For Sama

Jan 20, 2020

An Oscar nominee, "For Sama" is a documentary not to be easily forgotten. Get to know Syria in ways that are painful and important.

For Sama

Grade: A

Directors: Waad Al-Kateab, Edward Watts

Screenplay: Al-Kateab, Hamza Al-Khateab

Rating: PG

Runtime: 1h 40m

By: John DeSando

“At that time, the only thing we cared about was the revolution.”

Waad al-Kateab

Although SXSW gave the documentary “For Sama” its jury and audience top prizes, and the Academy has nominated it for best documentary, it should be seen because no other work will as well capture the spirit and history of the Arab Spring and its aftermath.

You will not think of Syria in the same way again.

Journalist Waad Al-Kateab chronicles with her camera the heady days in 2012 in Aleppo when students rose up against the Assad regime and its Russian ally with a hope that was, well, spring-like. When the rebels’ fortunes turn south as Assad turns up the war machine, she and her future husband and doctor, Hamza, stay behind to run a volunteer hospital for the war wounded.

The astonishing part is how Waad, a beauty who is part hero and part observer, captures the excitement and horror while she tends to the revolution and her new-born daughter, Sama. While Hamza running the hospital takes front and center in the documentary, Waad is an ever- present surrogate for us as witnesses to the carnage.

And her perspective is singularly that of a woman, who is mother and hero.

To see a doctor deliver through a c-section a baby he eventually awakens to life, is to witness a miracle that is a metaphor for the dreams of the fighters. As we observe their sacrifices all the way to their retreat in 2016 and think of the future retreat of the US, Waad gives us the historical context and sympathy for an oppressed people whose tyrant represents strong-armed leaders around the world.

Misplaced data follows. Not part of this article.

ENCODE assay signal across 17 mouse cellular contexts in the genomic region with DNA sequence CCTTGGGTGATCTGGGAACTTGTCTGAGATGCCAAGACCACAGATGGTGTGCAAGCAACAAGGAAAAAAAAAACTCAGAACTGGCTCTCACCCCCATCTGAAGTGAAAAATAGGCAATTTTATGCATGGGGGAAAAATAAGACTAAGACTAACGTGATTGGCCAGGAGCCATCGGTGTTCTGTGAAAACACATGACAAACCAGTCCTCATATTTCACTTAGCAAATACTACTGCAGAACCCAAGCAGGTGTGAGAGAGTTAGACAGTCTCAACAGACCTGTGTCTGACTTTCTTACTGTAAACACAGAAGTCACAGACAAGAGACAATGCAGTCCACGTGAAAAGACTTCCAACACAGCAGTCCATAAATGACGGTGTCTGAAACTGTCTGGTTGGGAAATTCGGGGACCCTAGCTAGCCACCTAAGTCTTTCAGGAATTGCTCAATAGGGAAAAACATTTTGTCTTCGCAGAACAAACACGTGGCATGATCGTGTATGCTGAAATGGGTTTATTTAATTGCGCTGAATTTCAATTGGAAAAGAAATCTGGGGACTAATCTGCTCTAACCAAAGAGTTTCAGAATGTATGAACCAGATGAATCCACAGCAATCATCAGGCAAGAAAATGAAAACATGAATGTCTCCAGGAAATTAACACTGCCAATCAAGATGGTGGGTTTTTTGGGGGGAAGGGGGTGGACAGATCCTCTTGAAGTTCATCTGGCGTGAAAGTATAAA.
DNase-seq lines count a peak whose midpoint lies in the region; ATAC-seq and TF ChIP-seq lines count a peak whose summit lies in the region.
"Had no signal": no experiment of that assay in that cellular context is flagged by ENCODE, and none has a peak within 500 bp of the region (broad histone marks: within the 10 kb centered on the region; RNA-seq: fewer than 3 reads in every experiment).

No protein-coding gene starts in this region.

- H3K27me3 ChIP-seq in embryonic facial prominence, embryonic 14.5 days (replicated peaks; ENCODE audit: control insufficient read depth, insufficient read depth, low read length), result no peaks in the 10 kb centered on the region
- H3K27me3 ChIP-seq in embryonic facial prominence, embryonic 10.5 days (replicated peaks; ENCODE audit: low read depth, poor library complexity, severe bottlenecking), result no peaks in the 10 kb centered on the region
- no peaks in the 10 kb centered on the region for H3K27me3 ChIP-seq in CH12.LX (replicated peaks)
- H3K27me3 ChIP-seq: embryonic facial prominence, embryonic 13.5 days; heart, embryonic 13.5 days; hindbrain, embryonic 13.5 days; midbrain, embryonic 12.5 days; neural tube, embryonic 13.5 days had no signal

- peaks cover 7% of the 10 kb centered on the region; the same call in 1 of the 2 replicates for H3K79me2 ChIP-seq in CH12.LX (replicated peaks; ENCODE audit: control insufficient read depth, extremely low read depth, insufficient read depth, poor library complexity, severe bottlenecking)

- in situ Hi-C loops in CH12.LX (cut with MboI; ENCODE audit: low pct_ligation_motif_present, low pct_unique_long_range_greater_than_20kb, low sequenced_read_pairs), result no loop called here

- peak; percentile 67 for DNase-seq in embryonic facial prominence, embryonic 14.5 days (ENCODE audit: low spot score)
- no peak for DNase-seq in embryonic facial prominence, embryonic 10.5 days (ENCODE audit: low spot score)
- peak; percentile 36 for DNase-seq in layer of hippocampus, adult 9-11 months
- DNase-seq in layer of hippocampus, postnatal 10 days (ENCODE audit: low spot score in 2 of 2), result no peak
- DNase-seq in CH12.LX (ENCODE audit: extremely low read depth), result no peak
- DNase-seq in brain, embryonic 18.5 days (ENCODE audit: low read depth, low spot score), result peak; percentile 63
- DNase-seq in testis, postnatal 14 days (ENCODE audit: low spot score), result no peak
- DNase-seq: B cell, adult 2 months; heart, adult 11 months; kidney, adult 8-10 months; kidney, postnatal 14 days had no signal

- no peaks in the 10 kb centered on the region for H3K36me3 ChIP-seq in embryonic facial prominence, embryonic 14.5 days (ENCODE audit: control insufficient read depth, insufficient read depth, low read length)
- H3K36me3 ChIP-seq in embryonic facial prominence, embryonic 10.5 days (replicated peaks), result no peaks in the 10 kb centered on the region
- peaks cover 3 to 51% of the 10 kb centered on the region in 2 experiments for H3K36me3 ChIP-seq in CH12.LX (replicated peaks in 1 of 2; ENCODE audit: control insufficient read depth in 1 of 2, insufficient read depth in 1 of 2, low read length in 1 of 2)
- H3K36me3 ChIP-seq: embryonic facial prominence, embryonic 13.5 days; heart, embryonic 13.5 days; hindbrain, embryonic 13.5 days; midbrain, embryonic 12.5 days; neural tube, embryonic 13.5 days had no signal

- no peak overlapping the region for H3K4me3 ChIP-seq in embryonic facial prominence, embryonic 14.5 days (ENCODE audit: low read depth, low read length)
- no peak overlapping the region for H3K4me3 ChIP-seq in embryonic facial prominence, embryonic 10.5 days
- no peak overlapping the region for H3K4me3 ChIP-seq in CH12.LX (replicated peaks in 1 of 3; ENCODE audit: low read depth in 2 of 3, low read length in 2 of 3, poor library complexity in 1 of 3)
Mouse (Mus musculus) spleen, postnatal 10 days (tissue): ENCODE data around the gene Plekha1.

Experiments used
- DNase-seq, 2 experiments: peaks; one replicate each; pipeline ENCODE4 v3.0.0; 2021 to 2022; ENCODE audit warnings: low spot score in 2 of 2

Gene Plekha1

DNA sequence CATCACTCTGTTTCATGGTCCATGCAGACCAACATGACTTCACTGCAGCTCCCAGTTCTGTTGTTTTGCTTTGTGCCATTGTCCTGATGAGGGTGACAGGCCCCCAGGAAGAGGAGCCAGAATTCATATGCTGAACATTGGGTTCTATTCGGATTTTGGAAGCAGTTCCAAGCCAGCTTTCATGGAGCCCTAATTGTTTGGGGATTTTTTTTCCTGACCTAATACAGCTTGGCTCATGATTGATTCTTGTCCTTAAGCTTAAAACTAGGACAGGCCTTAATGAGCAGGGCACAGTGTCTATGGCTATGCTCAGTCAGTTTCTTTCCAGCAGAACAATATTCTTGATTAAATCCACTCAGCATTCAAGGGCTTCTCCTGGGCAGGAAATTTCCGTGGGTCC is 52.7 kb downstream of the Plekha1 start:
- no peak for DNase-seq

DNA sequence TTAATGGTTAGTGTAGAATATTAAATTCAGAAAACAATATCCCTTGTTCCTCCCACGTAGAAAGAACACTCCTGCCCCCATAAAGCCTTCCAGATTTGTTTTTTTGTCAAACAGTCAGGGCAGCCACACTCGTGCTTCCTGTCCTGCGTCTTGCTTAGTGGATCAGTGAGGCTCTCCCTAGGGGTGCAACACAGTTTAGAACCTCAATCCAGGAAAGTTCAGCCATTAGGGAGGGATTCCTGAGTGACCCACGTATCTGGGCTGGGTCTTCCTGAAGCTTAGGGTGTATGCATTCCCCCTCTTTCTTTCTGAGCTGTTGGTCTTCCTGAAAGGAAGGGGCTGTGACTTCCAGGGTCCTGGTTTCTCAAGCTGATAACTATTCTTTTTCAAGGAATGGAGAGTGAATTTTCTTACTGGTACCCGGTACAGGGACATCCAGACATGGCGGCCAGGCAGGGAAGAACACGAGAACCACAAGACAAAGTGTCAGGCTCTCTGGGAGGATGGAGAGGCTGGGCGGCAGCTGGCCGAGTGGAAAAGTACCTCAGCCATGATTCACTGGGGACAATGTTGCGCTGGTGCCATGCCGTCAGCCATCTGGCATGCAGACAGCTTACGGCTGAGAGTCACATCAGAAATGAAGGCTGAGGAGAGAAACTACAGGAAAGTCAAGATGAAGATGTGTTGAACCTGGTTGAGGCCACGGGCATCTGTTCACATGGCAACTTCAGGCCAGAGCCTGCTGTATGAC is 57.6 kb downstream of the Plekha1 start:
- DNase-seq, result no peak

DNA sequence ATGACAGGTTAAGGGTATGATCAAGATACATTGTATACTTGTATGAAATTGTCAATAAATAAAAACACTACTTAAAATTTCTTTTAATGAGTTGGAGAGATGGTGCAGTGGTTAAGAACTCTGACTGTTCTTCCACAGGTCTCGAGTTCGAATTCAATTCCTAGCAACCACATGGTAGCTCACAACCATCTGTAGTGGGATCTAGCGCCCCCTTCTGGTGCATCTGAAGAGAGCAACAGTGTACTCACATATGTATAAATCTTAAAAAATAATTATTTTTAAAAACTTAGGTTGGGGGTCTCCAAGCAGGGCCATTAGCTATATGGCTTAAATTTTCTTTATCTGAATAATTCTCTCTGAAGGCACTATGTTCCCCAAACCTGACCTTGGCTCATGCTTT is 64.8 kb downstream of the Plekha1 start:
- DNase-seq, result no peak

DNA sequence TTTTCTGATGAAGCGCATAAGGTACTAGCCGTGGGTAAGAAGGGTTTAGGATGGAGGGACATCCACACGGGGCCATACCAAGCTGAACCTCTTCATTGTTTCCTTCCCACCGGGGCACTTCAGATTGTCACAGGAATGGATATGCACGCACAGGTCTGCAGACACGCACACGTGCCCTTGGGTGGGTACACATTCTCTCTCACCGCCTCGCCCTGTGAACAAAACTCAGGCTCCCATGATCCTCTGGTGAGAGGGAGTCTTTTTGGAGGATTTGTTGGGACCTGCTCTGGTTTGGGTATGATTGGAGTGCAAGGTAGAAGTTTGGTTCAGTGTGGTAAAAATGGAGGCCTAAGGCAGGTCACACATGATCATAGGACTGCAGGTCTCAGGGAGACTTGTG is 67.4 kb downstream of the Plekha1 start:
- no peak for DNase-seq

Waad’s devotion to her daughter and husband and her increasingly disadvantaged people is remarkably in the foreground of every frame, giving the audience a humane and visceral chronicle of bravery and brutality. Yes, there are moments when you want to look away, but that tells only how true Waad’s chronicle is.

When she declares to Sama, “Now I wish I hadn’t given birth to you,” the burden of the fighters’ sacrifice is apparent. Similarly, she says, “Sama. You’re the most beautiful thing in our life. But what a life I’ve brough you into. You didn’t choose this. Will you ever forgive me?”

A remarkable achievement that could win Oscar without challenge.

John DeSando, a Los Angeles Press Club first-place winner for National Entertainment Journalism, hosts WCBE’s It’s Movie Time and co-hosts Cinema Classics. Contact him at